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Liver Disease Diet: Care Instructions

Your Care Instructions

The liver does many jobs that are vital to the rest of your body. When something is wrong with the liver, your body may not get the nutrition it needs.

It is important that you eat a healthy diet that includes a variety of food from the food groups: grain products, vegetables and fruit, milk and alternatives, and meat and alternatives. Follow your doctor's instructions for eating carbohydrate, protein, and fat in the right amounts for you. Your doctor also may limit salt or take salt out of your diet to help protect the liver. Always talk with your doctor or dietitian before you make changes in your diet.

Follow-up care is a key part of your treatment and safety. Be sure to make and go to all appointments, and call your doctor or nurse call line if you are having problems. It's also a good idea to know your test results and keep a list of the medicines you take.

How can you care for yourself at home?

  • Work with your doctor or dietitian to create a food plan that guides your daily food choices.
  • Eat a balanced diet. Do not skip meals or go for many hours without eating. If you eat several small meals during the day, you have a better chance of getting the extra calories your body needs for energy.
  • Your doctor may recommend a high-carbohydrate diet to get enough calories, since you may have to limit fat. You may need to spread carbohydrate throughout your meals and snacks to control the amount of sugar in your blood. Eat six small meals a day, rather than three big ones. Carbohydrate is found in:
    • Whole-grain and refined breads and cereals.
    • Some vegetables.
    • Cooked beans (such as kidney or black beans) and peas (such as lentils or split peas).
    • Fruits.
    • Low-fat or non-fat milk and milk products, which also supply protein.
    • Candy, table sugar, and sugary soda drinks (try to limit these).
  • Follow your doctor's or dietitian's instructions on how to get the right amount of protein in your diet. Examples of animal protein are:
    • Meat, fish, and poultry.
    • Eggs.
    • Milk and milk products.
  • Your doctor or dietitian may ask you to eat a certain amount of protein that comes from plants (rather than protein that comes from animals). You can get plant protein from foods such as:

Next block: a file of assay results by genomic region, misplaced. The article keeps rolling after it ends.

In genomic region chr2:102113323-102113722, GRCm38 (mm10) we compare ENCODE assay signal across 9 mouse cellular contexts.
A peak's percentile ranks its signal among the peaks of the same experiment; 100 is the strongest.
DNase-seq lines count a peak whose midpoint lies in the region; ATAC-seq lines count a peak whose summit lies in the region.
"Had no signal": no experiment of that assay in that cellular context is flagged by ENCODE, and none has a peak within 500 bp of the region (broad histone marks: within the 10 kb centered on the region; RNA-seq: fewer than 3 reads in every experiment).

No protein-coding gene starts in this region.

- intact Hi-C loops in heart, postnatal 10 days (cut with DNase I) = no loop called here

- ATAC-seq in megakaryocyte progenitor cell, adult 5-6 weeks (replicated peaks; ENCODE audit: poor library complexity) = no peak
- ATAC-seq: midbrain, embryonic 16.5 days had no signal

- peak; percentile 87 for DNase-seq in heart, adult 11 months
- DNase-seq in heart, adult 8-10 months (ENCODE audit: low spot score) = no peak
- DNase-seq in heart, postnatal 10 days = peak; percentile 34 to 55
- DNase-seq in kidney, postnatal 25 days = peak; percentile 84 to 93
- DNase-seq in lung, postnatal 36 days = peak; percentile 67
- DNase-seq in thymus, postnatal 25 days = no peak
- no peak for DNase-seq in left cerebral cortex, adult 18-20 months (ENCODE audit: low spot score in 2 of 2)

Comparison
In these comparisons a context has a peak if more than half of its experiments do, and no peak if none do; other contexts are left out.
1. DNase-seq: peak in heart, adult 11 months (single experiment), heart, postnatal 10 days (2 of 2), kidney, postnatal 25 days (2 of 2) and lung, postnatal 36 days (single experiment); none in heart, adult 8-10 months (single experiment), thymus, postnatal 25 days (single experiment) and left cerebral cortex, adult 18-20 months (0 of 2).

• Cooked dried beans and peas.
    • Peanut butter, nuts, and seeds.
    • Tofu.
  • Limit salt, if your doctor tells you to. This will help prevent fluid buildup in your belly and chest, which can cause serious problems. Salt is in many prepared foods, such as bacon, canned foods, snack foods, sauces, and soups. Look for reduced-salt products.
  • Your doctor may recommend vitamin and mineral supplements. However, do not take any other medicines or natural health products, without talking to your doctor first.
  • Do NOT take acetaminophen (Tylenol), ibuprofen (Advil, Motrin), or naproxen (Aleve). These can cause more liver damage.
  • Do not drink any alcohol. It can harm your liver. Talk to your doctor if you need help to stop drinking.
  • If you have a loss of appetite or have nausea or vomiting, try to:
    • Stay away from foods and food smells that make you feel worse.
    • Avoid greasy or fatty foods.
    • Eat food that settles your stomach when it feels upset. Try crackers, dry toast, or ginger (ginger tea, hard ginger candy, or crystallized ginger).

When should you call for help?

Watch closely for changes in your health, and be sure to contact your doctor or nurse call line if you have any problems.

Where can you learn more?

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Care instructions adapted under license by your healthcare professional. If you have questions about a medical condition or this instruction, always ask your healthcare professional. Healthwise, Incorporated disclaims any warranty or liability for your use of this information.